Alfred Stepan And Asymmetrical Federalism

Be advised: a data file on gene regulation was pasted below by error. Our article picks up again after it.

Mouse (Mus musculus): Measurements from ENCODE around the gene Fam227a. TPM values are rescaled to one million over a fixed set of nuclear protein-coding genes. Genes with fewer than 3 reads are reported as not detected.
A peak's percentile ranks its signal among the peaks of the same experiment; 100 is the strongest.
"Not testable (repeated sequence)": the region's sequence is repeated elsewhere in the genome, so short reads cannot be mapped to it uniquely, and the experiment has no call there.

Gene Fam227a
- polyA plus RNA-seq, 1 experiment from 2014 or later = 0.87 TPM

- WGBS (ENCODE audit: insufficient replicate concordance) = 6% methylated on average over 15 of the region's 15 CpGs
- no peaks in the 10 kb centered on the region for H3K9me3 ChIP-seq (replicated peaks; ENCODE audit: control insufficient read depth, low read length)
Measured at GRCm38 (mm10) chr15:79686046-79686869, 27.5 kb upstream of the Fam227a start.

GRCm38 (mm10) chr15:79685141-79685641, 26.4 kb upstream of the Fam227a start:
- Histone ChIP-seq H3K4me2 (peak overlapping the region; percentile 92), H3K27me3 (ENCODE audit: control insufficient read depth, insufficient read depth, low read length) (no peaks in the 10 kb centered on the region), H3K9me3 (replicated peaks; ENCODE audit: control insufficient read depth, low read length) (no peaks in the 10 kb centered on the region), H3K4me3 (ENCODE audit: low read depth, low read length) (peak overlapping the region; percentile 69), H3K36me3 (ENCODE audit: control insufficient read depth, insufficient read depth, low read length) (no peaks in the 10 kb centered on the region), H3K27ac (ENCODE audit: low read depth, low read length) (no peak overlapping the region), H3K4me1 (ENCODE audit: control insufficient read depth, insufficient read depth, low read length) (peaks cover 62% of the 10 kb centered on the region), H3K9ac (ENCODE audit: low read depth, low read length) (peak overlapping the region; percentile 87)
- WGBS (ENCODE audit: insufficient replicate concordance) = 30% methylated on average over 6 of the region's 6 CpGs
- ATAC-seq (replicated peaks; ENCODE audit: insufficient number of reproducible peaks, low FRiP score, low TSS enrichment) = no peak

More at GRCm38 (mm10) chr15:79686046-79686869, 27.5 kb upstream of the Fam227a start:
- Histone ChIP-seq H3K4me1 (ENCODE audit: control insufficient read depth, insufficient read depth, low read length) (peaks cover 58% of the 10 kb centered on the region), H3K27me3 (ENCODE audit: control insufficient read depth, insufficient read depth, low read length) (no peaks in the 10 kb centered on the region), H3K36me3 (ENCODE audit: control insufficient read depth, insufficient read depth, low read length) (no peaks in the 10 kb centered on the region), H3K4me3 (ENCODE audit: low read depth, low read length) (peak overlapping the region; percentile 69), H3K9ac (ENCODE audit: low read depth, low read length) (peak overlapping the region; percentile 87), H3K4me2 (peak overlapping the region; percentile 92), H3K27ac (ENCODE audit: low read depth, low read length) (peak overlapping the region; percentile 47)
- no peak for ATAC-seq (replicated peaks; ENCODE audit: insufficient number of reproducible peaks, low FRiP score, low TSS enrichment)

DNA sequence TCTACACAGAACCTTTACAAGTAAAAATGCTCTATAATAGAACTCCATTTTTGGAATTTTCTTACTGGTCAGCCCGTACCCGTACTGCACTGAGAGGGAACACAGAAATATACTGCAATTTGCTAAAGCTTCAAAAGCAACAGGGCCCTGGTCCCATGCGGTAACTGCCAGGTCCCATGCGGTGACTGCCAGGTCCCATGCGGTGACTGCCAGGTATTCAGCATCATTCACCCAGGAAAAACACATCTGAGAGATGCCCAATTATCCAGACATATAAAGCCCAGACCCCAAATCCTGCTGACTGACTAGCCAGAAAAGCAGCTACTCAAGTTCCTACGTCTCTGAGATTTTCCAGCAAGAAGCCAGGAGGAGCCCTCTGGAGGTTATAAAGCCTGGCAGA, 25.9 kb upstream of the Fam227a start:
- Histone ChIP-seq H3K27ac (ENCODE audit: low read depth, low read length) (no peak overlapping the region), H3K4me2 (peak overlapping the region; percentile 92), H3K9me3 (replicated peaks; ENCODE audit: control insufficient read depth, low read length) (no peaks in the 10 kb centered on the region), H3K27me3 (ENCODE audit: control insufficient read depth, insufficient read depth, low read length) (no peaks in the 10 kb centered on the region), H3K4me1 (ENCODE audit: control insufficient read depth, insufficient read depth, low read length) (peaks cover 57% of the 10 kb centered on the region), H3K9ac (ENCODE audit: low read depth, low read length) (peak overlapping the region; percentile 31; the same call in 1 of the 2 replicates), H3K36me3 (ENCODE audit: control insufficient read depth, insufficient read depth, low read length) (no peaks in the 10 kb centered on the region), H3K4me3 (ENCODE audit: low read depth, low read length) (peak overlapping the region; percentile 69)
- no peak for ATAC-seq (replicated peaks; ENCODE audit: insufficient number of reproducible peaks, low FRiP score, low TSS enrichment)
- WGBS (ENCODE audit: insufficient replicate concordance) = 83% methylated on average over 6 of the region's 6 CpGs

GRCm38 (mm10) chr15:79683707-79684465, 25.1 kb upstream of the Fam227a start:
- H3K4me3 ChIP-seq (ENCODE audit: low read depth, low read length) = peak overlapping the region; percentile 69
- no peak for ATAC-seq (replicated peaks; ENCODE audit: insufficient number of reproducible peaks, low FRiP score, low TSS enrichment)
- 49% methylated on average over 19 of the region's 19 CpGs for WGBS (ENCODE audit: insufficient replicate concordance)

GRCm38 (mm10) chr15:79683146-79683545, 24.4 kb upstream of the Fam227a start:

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therefore should be a balance of accommodation of regional interests and an established integration of each subnational unit into the national federal system (Iff, 2002). On the other hand, Asymmetrical federalism allows three possible systems: 1-more power at the national level, 2-certain regional, subnational units to have more power in the national government, or 3-a combination of both. As Andrea Iff suggests, this can provide enough fuel for separatist movements dissatisfied with the uneven representation of regional interests (Iff, 2002). The disaffected subnational units may become disillusioned with the federal system in their nation and either attempt to overthrow the system or secede from the federation to establish local self-governance. A third perspective outlined by Alfred Stepan, federalism takes three forms: “coming together”, “holding together”, and “putting together” (Stepan, 1999; Abraham, 2005-6). “Coming together” federations are situations where separate sovereign polities agree to establish a political union while safeguarding political autonomy. “Holding together” federations are an attempt to maintain an already existing polity’s unity by devolving power through the allotment of increased self-governance at the subnational level under a less powerful federal government. “Putting together” federations are based primarily in uniting disparate polities through coercive means by a centralizing power and tend to produce a non-democratic form of federalism, and are an attempt to accommodate diversity in a territorial manner and offset intergroup conflict (Stepan, 1999; Abraham, 2005-6). Specifically, forms of federalism that were transplanted to colonial holdings by the British and French during the colon... ... middle of paper ... ...ts at times supporting both sides. Ethiopian and Cuban forces successfully repulsed the Somali fighters after approximately 8 months of fighting. National troops returned their attentions to the long war on the Eritrean border. The Ethiopian victory further cemented a sense of national pride as well as distinguished military accomplishment, and civil fortitude (Tareke, 2000). Map released by the CIA The reign of the Derg was immediately at risk, however, due to internal opposition to its policies as well as through regional warfare that included the invasion of Somalia in 1977 and the continued Eritrean War of Independence. Its policies included an extreme land reform program that nationalized rural lands, ended land tenancy, and allowed peasants the opportunity to manage these lands. Additionally, the Derg nationalized the majority industries. However,

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